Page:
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Lehigh Carbon Community College

After finding his faith and a path for his future at Reinhardt University, Michael Coleman is living day by day spreading the Gospel through ministry in the inner city of Charlotte, N.C.

As a member of the Urban Eagles through Missionary Athletes International, the 2016 RU graduate is doing the work he says God has called him to do. While serving in China for three months, he was trying to figure out what he was going to do next. The college soccer player felt he wanted to reach at-risk youth and use soccer as the vehicle.

“My plan was to go get a part-time job and during my time off, just play soccer with kids in Atlanta and share Christ with them,” Coleman said.

He began internet searches thinking he had heard of an organization that already had a program in place and Charlotte Eagles kept coming up time and again. So he reached out to RU Men’s Soccer Coach Joey Johnson, someone Coleman called a man of Christ and someone who had ties to the Charlotte Eagles.

“When I signed on to be the men’s soccer coach at Reinhardt, the first thing that I did was to go to lunch with the captain of the team, Michael Coleman. It was clear after just those two hours with him that Michael possessed natural leadership qualities and as time passed, his honesty, work ethic and servant’s heart constructed a solid platform for influence for the season we shared together,” Johnson said.

Johnson made the connection to the person in charge at Missionary Athletes International and in less than a week, Coleman was on a bus headed to North Carolina.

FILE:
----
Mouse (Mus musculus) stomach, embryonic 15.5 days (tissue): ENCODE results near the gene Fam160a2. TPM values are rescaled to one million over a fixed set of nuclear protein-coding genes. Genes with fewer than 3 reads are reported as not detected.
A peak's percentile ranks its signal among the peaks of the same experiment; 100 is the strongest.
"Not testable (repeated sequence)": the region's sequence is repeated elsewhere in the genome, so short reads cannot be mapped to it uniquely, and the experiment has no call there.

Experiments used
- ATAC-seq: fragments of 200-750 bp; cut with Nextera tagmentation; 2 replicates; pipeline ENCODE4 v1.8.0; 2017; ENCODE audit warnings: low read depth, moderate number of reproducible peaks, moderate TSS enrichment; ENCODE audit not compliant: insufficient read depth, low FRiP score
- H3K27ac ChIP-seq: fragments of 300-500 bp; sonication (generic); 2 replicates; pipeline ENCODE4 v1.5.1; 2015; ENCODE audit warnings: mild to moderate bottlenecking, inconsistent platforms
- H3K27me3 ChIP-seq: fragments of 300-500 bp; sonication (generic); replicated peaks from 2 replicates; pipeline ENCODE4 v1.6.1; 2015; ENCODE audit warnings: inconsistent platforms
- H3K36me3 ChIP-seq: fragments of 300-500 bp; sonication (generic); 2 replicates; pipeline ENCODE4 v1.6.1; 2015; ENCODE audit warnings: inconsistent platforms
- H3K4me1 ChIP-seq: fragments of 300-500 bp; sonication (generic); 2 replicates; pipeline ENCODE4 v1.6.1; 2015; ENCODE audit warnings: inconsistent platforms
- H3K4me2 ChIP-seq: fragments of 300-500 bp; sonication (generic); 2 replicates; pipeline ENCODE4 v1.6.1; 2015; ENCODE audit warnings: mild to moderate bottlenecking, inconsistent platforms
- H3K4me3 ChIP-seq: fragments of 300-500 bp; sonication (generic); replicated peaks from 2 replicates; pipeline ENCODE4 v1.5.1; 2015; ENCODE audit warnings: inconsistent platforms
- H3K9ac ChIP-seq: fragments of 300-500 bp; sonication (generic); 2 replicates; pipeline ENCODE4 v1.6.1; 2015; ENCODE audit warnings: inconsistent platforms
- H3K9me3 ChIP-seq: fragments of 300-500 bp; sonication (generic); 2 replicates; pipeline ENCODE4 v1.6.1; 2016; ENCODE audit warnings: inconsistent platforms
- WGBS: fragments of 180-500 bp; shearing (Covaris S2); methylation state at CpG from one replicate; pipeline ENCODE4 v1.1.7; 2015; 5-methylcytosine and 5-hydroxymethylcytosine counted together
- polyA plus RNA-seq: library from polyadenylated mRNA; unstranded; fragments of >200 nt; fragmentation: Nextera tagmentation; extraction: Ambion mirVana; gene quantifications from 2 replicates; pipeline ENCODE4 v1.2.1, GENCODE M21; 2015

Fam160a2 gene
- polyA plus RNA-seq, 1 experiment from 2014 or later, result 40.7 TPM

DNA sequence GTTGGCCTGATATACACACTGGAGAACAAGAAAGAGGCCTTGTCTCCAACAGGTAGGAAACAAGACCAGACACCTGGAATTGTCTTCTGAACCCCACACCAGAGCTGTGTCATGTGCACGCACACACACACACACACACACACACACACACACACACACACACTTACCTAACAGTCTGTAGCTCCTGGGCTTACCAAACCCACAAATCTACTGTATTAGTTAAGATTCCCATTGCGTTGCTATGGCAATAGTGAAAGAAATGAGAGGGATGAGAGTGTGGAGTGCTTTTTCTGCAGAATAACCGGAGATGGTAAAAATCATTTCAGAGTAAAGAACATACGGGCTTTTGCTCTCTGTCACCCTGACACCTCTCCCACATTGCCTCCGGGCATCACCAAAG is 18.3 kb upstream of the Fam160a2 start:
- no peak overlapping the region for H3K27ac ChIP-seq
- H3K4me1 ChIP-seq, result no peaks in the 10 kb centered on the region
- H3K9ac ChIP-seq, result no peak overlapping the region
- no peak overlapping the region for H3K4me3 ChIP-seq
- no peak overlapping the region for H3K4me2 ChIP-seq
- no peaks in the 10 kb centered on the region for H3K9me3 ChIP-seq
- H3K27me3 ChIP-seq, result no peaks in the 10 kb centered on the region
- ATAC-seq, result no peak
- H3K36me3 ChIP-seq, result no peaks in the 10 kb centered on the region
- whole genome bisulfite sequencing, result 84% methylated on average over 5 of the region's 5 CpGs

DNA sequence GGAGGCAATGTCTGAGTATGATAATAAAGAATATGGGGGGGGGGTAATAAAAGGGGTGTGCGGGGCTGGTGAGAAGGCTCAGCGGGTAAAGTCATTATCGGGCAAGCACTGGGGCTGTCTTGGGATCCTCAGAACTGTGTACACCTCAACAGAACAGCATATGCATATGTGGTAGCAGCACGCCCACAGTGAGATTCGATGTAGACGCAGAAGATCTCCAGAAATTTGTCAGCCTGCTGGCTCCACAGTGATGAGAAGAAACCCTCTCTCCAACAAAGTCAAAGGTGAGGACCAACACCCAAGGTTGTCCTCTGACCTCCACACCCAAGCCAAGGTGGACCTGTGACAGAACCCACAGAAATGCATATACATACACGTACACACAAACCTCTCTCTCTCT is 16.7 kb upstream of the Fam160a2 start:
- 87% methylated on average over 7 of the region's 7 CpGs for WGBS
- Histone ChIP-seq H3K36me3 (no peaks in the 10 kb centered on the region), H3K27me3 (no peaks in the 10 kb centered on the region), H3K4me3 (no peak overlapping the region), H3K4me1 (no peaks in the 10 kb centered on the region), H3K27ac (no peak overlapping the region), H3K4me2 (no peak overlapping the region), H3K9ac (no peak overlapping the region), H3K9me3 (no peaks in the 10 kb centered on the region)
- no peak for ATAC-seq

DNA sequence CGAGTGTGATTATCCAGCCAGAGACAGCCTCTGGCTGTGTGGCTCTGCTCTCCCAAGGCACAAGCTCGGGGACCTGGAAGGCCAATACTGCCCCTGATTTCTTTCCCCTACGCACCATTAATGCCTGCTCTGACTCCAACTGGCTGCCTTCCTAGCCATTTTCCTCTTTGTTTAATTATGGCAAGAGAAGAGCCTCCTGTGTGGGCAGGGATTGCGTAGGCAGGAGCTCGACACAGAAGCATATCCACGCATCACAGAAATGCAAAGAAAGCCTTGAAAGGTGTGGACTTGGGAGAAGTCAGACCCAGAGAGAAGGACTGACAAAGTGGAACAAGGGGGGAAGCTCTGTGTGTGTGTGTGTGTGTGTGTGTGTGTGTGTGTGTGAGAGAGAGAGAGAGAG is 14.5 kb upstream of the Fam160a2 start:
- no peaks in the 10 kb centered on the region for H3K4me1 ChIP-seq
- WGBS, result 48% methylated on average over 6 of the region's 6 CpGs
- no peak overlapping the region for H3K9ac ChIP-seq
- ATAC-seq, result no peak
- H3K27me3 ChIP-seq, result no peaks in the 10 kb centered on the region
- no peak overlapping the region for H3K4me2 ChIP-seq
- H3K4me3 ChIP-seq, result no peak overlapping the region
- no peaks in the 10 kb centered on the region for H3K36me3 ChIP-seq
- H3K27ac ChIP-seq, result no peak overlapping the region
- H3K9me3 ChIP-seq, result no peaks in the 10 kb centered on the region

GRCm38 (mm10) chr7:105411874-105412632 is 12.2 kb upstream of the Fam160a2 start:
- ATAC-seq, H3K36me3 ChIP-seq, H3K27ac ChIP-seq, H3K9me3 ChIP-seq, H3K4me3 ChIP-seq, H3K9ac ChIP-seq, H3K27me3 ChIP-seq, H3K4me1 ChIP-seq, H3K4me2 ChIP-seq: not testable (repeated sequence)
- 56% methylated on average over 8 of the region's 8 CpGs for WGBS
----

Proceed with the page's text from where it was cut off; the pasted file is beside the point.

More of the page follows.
He joined with his boss, Ben, who had been living in the low-income community of about 4,000 for a few years, and got set up in their home. The domestic missionaries live in the communities they are reaching, Coleman said, adding it is much like Jesus did – living amongst and ministering to the people.

“It has been a great journey for me to witness the personal growth in this young man’s life in recent years and I know he is having a positive impact on the lives of others through his work with the Urban Eagles,” Johnson said.

Currently, Coleman coaches a 10-and-under soccer team with 13 boys on the team.

“We do everything from small group Bible studies together to tutoring and educational assistance,” he said. “We are also there for crisis assistance if something comes up in the home.”

He said he helps out in other areas where he can. Urban Eagles has middle and high school teams, including 50 young men.

“Forty-three of them are fatherless,” Coleman said, adding how important it is for Urban Eagles leaders to be good male role models for the boys and young men in the community.

“Through us living in the neighborhoods, these are our problems together and we are going to look to Jesus to fix our problems,” Coleman said.

It was not that long ago that Coleman was searching himself, needing a faithful atmosphere and a strong and faithful role model. Both of those he was able to find at Reinhardt.

“I was not a believer when I first came to Reinhardt. I met the Lord while I was at Reinhardt,” Coleman said.

He said he was lost and was dealing with many issues – it was walking back from soccer practice one day that he was overcome emotion and clarity.

“I believe it was the Holy Spirit that flooded me,” Coleman said. “I went back to my room and was bawling. I asked the Lord to forgive me, and I said, ‘I don’t want to do anything without you, Lord.’”

It was at that moment that he accepted Jesus Christ into his heart and decided to live for Him.

“My life did a 180 at Reinhardt. Things changed on the soccer field. I ended up becoming the captain my senior year. We led the team to the school’s first ever regular season championship,” Coleman said.

A graduate of the McCamish School of Business with a degree in business administration, Coleman said his original plans were to get into the business world and “live for myself.”

That quickly changed and now he is focused on spreading the Gospel and making a difference in the young men’s lives.

Coleman added that each team member pays $10 to play for the entire season, meaning funds have to come from other avenues to make the program thrive. To learn more about Coleman or the Urban Eagles, visit